My family liked our new Ford C-Max hybrid so much that we bought a second one just a few months later. But in between the two purchases, I learned something that made me think that in buying the second car I might also be buying a cause of action.
Before the second purchase, I learned that Richard Pitkin of Roseville, Calif., had brought suit against Ford for overstating the C-Max’s fuel efficiency. It apparently is too good to be true that a C-Max can achieve 47 mpg both in the city and on the highway.
The company says that the $550 represents the cost difference between what a car owner will end up paying at the pump and what they were led to believe they would pay.
I’ve had a hard time replicating their estimate. In this spreadsheet, I assume that the gas will cost $3.50/gallon (about the 2-year average) and that the car is driven 15,000 miles/year (the EPA’s average estimate) for 10 years and that C-Max owners can invest their goodwill payment at an interest rate of 5 percent. With these assumptions, I estimate that the compensating payment should have been $802 per car – about 46 percent higher.
My estimate also crucially assumes that the true fuel efficiency is the revised Ford claim of 43 mpg. If you’re getting the average gas mileage my cars are—34 mpg (which blinks cheekily on the dashboard every time I turn the car on) then the estimate jumps to almost $3,300.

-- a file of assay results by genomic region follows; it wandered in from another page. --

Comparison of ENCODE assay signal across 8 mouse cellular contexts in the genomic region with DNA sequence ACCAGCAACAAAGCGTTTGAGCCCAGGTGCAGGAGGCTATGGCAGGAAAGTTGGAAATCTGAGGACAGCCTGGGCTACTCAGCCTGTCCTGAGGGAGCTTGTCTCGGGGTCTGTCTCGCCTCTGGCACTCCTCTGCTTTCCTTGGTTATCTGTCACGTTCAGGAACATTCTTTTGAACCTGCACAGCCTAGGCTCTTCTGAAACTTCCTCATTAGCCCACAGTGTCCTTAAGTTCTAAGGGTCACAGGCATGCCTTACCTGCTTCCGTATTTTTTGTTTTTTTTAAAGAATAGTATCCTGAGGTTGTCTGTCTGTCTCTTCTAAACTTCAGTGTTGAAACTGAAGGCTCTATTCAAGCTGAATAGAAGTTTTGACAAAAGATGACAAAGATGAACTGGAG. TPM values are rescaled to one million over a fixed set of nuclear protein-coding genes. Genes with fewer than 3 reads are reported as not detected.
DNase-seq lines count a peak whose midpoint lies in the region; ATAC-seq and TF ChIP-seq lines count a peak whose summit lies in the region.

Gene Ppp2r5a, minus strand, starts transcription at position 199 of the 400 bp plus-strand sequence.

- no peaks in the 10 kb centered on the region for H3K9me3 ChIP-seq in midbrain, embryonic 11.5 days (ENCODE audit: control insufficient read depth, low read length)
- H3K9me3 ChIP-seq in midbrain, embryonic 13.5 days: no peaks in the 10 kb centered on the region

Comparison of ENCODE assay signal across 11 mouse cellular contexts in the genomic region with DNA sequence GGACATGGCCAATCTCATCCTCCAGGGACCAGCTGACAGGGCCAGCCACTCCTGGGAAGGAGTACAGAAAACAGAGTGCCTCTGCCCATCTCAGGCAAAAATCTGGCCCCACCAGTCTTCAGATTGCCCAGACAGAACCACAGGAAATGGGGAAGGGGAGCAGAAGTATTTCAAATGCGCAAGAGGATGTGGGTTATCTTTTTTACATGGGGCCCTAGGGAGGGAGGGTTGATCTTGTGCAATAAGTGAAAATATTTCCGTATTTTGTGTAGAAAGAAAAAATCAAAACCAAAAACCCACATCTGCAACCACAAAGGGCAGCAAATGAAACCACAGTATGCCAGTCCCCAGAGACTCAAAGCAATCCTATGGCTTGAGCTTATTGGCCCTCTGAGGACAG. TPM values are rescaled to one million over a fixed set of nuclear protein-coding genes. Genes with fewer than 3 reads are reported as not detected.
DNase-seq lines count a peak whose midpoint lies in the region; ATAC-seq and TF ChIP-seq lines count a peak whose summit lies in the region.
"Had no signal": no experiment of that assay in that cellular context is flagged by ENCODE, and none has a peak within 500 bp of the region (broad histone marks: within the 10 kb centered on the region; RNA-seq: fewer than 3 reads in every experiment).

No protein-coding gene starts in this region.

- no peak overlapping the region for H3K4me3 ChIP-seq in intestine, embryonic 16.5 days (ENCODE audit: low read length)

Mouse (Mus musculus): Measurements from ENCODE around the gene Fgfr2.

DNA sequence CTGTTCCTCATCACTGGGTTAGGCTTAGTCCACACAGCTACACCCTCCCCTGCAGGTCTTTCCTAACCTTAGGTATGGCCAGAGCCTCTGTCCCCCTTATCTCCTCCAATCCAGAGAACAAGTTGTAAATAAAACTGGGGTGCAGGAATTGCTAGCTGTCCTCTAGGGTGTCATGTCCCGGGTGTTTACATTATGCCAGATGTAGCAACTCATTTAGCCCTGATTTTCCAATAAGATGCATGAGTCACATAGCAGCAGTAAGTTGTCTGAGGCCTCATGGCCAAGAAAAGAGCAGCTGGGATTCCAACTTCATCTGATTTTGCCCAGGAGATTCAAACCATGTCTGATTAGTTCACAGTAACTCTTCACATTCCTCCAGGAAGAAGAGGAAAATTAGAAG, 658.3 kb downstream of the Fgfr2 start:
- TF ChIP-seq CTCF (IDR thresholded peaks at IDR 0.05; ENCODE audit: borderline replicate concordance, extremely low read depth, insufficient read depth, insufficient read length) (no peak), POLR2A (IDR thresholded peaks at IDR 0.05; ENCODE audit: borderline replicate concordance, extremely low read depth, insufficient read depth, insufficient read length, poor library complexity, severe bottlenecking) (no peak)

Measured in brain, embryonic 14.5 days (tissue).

Fuelly.com—a crowd-sourced fuel economy aggregator—reports that the most common mpg number for the C-Max is 40mpg, which would produce a compensating damage of $1,510. Consumer Reports says 37 mpg, suggesting that $2,330 would be the appropriate compensation. You can click here link to download an Excel spreadsheet that lets you play around with the assumptions and produce your own estimate.
At the end of the day, Ford might not be allowed to unilaterally decide what the fair amount of compensation is. In June, the Judicial Panel on Multidistrict Litigation consolidated several suits against Ford into one class-action lawsuit in the Southern District of New York on behalf of all Ford hybrid owners.
But as far as I’m concerned, it’s not clear whether I was harmed by Ford’s representation with regard to my second purchase. Pitkin’s lawsuit back in December stated that he “reasonably believed that the C-MAX Hybrid would actually achieve 47 mpg when driving in the real world.” But I bought my second C-Max after I already had some idea that I wouldn’t be getting 47 mpg. So it’s not clear that I relied, to my detriment, on the misrepresented fuel efficiency. Should I send Ford back the second check?